In the House, Speaker John A. Boehner (R-Ohio) took a hard line on what it would take to pass the extension in his chamber; among the GOP’s possible demands are exemptions from Obama’s health-care law and approval for the building of the Keystone XL oil pipeline.
For now, House GOP aides said, Boehner’s leadership team is content to see how the talks play out in the Senate before they consider other options.
Senate Democrats questioned whether Republicans were leading them to a negotiating dead end in which no one could find reductions that would be agreeable to enough Democrats and still win approval from House and Senate Republicans. “We don’t want a Mexican standoff where we put in our pay-for and they put in their pay-for,” Sen. Charles E. Schumer (D-N.Y.) told reporters after the vote.
Democrats would instead like to get approval of the three-month extension for the unemployment benefits and use the intervening time to negotiate offsetting savings for a longer-term extension of the insurance program. But that risks losing votes from key Republicans.
“I don’t buy that argument,” Coats said, suggesting that the 13 previous extensions to the program were too many. He said he will support a new extension only if there are offsetting cuts.
Some Republicans questioned whether Democrats just wanted to make a political point of having the GOP reject unemployment benefits, then criticize them as not understanding the working class.
Senate Minority Leader Mitch McConnell (Ky.) accused Democrats of trying to turn the political focus away from Obama’s health-care law. “I have to admit, I’m a little surprised at the fervor with which the majority is dedicated to reviving the expired emergency unemployment benefits after they ignored the issue all of last year,” he said.
Some Democrats, however, privately suggested that they think extending unemployment benefits is critical to the economic recovery, which is their best path to success in the 2014 midterm elections.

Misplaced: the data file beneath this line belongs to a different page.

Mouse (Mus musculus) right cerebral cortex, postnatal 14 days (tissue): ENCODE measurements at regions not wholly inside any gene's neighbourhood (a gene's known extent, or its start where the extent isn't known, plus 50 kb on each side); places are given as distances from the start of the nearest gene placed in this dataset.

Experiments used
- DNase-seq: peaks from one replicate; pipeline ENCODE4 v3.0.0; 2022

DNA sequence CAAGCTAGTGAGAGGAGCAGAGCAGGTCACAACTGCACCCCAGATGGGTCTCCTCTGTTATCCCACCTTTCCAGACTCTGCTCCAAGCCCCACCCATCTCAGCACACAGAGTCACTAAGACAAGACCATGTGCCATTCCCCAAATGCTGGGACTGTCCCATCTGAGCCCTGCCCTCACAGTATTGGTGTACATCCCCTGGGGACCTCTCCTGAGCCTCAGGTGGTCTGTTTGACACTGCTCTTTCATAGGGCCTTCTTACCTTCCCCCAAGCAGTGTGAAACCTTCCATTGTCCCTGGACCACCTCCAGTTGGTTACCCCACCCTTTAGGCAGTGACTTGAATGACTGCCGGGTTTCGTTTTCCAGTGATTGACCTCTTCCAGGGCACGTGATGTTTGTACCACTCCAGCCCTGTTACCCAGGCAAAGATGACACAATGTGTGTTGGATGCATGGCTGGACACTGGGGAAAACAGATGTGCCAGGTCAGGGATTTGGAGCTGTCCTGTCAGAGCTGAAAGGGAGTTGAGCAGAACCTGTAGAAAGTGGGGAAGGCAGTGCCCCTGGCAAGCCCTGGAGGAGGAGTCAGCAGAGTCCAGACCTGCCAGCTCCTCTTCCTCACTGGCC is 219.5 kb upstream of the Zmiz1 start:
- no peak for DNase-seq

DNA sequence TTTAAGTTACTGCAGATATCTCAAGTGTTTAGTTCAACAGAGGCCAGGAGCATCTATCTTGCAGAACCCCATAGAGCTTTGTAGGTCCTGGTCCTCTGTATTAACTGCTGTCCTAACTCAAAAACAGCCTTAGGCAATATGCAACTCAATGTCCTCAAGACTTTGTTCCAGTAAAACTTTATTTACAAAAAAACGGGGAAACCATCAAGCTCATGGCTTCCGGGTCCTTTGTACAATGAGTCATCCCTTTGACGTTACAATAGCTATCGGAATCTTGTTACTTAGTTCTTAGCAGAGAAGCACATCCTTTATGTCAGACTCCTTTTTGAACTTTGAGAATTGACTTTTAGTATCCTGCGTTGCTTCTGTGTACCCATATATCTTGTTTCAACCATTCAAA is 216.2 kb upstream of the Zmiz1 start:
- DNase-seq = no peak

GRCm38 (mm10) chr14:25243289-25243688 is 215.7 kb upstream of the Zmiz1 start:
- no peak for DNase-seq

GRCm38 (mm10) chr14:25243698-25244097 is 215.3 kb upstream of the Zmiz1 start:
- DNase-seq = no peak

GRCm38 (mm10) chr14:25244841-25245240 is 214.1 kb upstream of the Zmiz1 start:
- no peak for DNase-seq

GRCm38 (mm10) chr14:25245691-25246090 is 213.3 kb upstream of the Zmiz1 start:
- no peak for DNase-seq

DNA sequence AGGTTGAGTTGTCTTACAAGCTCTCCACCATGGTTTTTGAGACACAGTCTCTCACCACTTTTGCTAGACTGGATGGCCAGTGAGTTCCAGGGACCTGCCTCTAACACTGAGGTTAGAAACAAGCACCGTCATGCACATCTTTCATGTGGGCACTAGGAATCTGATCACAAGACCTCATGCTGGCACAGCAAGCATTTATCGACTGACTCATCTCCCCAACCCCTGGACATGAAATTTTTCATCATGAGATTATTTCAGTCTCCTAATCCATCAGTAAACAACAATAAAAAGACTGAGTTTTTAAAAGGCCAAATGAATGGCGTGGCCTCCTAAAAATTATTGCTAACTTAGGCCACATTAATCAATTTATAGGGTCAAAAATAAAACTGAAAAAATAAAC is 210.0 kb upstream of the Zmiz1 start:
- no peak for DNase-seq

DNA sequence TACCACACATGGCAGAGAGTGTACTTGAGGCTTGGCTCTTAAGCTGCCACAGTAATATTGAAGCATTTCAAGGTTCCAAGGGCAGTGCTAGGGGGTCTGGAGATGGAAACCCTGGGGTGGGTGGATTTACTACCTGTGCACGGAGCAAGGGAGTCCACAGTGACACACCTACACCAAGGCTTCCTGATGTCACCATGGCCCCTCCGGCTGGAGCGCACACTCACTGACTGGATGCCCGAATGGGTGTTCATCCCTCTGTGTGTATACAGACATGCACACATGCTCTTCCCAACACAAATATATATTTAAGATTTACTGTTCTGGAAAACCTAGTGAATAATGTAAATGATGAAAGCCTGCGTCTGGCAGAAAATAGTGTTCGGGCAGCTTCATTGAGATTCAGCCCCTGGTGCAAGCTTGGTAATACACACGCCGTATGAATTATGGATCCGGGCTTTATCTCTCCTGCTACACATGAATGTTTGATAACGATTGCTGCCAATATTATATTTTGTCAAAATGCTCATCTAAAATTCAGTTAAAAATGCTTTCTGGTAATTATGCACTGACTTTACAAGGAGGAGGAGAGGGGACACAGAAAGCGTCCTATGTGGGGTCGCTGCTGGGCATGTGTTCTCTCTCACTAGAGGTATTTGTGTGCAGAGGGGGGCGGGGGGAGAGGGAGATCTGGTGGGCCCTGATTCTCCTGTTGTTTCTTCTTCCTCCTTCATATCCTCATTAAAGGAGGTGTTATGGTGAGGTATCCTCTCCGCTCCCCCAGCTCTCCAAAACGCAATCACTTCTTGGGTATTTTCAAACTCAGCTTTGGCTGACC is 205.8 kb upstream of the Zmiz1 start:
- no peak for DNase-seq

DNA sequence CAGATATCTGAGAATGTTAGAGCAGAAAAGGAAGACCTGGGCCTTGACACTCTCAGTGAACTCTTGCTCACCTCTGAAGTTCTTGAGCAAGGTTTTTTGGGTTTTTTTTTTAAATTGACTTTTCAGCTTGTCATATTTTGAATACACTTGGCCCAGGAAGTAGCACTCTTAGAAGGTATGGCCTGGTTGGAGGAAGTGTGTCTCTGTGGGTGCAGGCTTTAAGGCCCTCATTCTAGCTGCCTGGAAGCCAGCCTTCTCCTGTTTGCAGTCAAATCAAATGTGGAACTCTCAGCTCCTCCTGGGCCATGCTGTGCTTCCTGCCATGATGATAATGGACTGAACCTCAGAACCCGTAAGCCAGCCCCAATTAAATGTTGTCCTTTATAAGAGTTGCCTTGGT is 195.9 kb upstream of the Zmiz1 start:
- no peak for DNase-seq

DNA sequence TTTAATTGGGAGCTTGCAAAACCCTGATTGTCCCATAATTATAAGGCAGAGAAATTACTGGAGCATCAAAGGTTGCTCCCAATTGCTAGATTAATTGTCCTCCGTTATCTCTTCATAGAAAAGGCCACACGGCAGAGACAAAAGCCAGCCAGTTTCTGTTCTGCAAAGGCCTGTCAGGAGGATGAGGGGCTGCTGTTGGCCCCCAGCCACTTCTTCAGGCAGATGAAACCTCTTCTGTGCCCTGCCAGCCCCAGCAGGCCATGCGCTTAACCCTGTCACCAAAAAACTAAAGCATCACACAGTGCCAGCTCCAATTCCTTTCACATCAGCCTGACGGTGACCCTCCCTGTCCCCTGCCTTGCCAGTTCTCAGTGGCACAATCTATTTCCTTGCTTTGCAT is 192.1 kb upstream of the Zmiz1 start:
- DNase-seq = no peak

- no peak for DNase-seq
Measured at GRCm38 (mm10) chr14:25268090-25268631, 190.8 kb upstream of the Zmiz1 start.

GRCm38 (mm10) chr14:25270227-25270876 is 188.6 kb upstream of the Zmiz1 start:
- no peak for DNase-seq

Obama’s personal engagement Tuesday has left some Republicans thinking he is more willing to work out a deal. The GOP senators who spoke with the president were struck by the president’s tone, according to Republican sources who were briefed on the series of calls. The president seemed agitated about the congressional stalemate and was eager to at least consider GOP amendments, even those that would irk Democrats. Obama didn’t make any concrete offers, and White House aides said he made no promises beyond what his advisers have said publicly.
Collins said she told him that after one year of being unemployed, beneficiaries should be required to demonstrate that they are participating in a job-training program. Kirk, who voted no, said he wants Reid to agree to savings.
“If Harry gave us an offset, I’d be a yes,” he said before the vote Tuesday morning.
At that point, there was not enough public support to keep the legislation alive, as Coats and Portman kept their intentions private. Reid privately thought that if they were on the cusp of getting 60 votes, it would materialize, advisers said.
“The rich are getting a lot richer and the poor are getting poorer. The middle class is getting squeezed,” Reid said in a sharply partisan speech before the vote.
Afterward, Portman reserved his right to oppose the final bill, saying his vote Tuesday would allow the Senate to “engage in the debate on how to pay for this and how to make the unemployment insurance work better for Ohioans who are trying to find a job.”
Portman said his office is working on an amendment that would pay for the extension.